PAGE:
Troubleshooting Tip: Reduce and Simplify

If you've coded yourself into a problem that you can't figure out and you've spent hours debugging always remember this simple rule to solve your problems faster:  Reduce and Simplify.

If a solution to a problem isn't obvious by looking at your code (or output), then start taking chunks away until you don't see the problem anymore.  For example, I was having a tough time figuring out why some web pages I built were very slow in IE 6 & 7, but loaded fine in Firefox.  I had a thumbnail generator that wasn't working right, which I thought was part of the issue, but once that was fixed, the problem still existed.  At that point I should have started reducing the code to find the problem, but instead I kept at my original assumption that something was wrong with the thumbnail generator and spent hours in forums searching for answers.  After a night of rest I came back at the problem and started reducing the code.  The first thing I did was take all the javascript out of the page, and wha-la the slowness disappeared.  Now I knew the problem was with javascript (or so I thought). I found which particular js file was the culprit.  Then upon further inspection found the javascript used a css file and that had some bad paths to images in it:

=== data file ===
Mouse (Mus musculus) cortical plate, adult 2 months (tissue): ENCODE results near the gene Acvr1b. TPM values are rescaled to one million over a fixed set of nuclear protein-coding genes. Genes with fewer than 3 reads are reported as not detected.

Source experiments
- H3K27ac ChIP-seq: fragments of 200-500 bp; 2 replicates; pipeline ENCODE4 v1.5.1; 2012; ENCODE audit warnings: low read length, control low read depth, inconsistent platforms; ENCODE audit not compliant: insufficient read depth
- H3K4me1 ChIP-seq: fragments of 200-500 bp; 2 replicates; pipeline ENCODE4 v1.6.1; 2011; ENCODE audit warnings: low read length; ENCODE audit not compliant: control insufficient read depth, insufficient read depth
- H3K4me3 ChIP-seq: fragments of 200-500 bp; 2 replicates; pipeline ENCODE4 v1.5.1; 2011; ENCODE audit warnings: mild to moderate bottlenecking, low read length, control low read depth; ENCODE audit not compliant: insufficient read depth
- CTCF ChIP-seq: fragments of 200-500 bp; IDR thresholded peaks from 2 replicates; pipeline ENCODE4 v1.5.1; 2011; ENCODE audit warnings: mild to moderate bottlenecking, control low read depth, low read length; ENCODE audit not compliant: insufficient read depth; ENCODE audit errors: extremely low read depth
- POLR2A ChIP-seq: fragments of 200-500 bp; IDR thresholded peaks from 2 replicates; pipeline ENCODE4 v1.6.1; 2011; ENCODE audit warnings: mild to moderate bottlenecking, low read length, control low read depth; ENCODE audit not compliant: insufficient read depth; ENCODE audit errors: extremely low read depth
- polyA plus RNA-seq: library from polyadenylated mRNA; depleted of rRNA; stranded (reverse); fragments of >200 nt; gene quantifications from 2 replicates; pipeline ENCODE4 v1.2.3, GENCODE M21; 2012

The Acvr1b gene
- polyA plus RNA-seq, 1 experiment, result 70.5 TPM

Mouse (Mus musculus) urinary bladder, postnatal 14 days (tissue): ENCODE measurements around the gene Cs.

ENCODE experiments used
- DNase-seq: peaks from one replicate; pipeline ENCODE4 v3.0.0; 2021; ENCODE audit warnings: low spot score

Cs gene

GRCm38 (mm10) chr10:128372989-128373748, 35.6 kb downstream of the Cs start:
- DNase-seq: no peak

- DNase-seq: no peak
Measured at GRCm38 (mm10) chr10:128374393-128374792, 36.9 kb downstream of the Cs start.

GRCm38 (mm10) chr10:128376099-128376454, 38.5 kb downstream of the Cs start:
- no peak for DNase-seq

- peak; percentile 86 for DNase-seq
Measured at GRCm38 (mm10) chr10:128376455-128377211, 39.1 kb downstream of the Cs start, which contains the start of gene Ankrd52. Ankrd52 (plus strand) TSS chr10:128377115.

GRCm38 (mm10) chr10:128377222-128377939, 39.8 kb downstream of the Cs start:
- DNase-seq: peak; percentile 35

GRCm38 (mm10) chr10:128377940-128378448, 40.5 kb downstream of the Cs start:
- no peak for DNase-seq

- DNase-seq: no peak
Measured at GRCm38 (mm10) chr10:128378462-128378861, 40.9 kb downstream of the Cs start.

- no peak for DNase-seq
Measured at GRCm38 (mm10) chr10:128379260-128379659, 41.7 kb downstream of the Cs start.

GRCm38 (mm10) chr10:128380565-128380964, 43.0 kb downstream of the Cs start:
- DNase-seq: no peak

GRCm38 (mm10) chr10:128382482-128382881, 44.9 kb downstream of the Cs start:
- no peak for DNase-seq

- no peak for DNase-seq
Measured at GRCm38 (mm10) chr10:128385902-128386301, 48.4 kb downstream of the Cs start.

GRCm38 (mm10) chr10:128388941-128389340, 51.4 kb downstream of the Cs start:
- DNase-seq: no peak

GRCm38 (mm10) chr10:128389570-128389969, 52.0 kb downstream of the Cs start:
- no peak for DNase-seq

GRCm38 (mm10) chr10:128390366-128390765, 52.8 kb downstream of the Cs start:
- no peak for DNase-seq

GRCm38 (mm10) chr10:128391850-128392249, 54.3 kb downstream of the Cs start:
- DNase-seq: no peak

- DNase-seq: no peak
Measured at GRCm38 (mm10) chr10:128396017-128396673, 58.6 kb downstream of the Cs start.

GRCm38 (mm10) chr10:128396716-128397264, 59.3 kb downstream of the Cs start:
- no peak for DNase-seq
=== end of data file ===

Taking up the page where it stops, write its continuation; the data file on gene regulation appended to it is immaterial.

/* bad path in IE specific CSS made IE 6 and 7 slow */

.cboxIE #cboxTopLeft{background:transparent; filter: progid:DXImageTransform.Microsoft.AlphaImageLoader(src=/js/colorbox_assets/images/internet_explorer/borderTopLeft.png, sizingMethod='scale');}

And that was the problem.  Had I remembered how to troubleshoot properly, I could have written this blog post yesterday.